Accidental architecture was the inspiration behind the Shed House, a compact two-bedroom home on the Isle of Skye. ‘For every wee white cottage here there are two or three barns or quirky buildings,’ says architect Alan Dickson of Rural Design. ‘And there was already an old shed on the site. So we kept the ghost of it by using agricultural materials like corrugated sheeting, concrete and raw timber.’
After years spent working in large Glasgow practices, Alan and wife Gill Smith, also an architect, decided on a whim to move to Skye. The plan was to slow down, designing maybe one house a year to stay afloat. But their work is proving popular with the locals.
Continuing the tradition of the rough-and-ready structures that inspired it, the Shed House is conspicuously lacking in frills – but its simplicity is deceptive. ‘It’s a very bare landscape up here, so decoration isn’t appropriate,’ says Alan. ‘But we pay attention to crispness of detail. For example, where the floor meets the walls there is no skirting board – just the join. We like the work of American artist Donald Judd, who made plywood furniture that was joined very directly.'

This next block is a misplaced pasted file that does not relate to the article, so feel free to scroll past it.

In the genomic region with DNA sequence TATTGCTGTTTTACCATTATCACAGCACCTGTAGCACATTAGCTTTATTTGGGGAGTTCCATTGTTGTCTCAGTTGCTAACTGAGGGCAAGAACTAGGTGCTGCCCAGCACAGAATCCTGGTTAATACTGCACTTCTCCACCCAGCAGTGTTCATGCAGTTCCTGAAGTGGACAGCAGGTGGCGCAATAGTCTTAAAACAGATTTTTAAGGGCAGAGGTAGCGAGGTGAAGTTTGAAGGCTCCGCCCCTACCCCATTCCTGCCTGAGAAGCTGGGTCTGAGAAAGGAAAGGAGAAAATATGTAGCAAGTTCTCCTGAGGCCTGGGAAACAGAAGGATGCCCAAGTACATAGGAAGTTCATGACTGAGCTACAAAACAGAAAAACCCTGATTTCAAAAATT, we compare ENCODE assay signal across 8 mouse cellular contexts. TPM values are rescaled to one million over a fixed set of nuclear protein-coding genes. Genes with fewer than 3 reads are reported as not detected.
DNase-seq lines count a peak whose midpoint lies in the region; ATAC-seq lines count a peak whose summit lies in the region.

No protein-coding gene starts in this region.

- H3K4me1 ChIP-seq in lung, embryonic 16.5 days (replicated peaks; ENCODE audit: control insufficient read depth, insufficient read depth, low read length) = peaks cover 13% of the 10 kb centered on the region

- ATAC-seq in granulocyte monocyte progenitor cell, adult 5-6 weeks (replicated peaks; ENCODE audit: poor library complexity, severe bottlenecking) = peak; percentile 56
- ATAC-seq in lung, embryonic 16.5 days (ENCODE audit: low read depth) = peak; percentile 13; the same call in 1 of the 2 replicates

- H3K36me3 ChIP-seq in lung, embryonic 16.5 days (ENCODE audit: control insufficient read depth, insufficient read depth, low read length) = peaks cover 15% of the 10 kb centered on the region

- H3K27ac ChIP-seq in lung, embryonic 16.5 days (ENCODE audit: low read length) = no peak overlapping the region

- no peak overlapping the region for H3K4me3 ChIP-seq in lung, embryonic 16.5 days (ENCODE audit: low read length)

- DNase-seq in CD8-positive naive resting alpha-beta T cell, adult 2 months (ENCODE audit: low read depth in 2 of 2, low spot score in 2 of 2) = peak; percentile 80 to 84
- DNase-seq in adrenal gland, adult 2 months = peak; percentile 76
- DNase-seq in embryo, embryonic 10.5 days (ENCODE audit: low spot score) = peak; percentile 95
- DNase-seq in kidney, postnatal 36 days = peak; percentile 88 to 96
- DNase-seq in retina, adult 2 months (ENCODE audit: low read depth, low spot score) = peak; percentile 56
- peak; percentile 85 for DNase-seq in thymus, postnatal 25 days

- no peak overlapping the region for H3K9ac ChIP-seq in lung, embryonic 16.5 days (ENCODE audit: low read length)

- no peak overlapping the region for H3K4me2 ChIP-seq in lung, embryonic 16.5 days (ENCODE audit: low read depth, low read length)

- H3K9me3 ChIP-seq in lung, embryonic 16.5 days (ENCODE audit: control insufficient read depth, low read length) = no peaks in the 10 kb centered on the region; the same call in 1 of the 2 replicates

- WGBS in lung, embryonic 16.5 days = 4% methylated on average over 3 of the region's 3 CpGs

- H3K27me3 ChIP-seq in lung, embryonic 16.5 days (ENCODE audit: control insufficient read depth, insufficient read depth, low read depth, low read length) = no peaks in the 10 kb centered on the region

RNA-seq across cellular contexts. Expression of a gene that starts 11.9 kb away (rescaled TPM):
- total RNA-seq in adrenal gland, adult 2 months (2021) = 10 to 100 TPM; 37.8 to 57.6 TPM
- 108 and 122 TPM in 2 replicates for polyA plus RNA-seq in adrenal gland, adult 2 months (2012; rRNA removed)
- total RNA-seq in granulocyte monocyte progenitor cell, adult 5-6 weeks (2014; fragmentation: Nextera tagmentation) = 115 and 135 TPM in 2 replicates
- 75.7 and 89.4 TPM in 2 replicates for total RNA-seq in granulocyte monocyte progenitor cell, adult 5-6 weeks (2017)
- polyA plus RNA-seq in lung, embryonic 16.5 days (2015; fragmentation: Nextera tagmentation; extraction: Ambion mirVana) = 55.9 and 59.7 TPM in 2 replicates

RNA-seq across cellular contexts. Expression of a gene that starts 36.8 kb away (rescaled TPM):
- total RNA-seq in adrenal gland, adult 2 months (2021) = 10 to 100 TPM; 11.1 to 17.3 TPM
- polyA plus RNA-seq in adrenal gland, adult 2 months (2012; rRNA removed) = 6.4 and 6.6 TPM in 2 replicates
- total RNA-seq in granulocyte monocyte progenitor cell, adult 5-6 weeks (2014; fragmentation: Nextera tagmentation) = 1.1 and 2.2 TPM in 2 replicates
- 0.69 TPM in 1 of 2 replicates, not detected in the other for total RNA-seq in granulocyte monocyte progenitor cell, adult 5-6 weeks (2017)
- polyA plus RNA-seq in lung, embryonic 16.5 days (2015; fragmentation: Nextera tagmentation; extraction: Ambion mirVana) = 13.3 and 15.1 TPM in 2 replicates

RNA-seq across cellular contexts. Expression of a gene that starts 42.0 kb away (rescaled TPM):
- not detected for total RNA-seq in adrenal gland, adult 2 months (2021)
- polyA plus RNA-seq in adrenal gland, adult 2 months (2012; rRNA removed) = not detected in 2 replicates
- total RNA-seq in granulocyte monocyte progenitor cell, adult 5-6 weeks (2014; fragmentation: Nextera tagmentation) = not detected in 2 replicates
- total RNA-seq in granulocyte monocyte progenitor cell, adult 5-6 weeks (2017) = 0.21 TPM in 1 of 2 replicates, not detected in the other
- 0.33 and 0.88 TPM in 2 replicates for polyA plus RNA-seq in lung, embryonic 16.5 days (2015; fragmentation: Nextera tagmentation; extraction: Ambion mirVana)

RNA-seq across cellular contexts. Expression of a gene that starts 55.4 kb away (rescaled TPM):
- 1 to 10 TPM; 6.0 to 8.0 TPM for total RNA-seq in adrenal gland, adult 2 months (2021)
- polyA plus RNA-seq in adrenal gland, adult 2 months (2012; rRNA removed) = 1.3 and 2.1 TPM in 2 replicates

The humble materials haven’t compromised the building’s environmental credentials, either. It’s kept warm through sheep’s wool insulation – ‘like wrapping it in a fleecy blanket’ – and a wood-burning stove, plus the concrete floor holds onto heat. And the house is positioned to make the most of Skye’s dramatic light – the breakfast table has a window that looks onto the sunrise, the living room is south-facing, while incidental windows bring in shafts of light throughout the day.
Australian architect Glenn Murcutt, who designs common-sense, low-tech buildings in a similarly harsh setting, is another influence. ‘Minimal design is often associated with a particular clean, white antiseptic style,’ says Alan. ‘But we think of it as doing more with less.’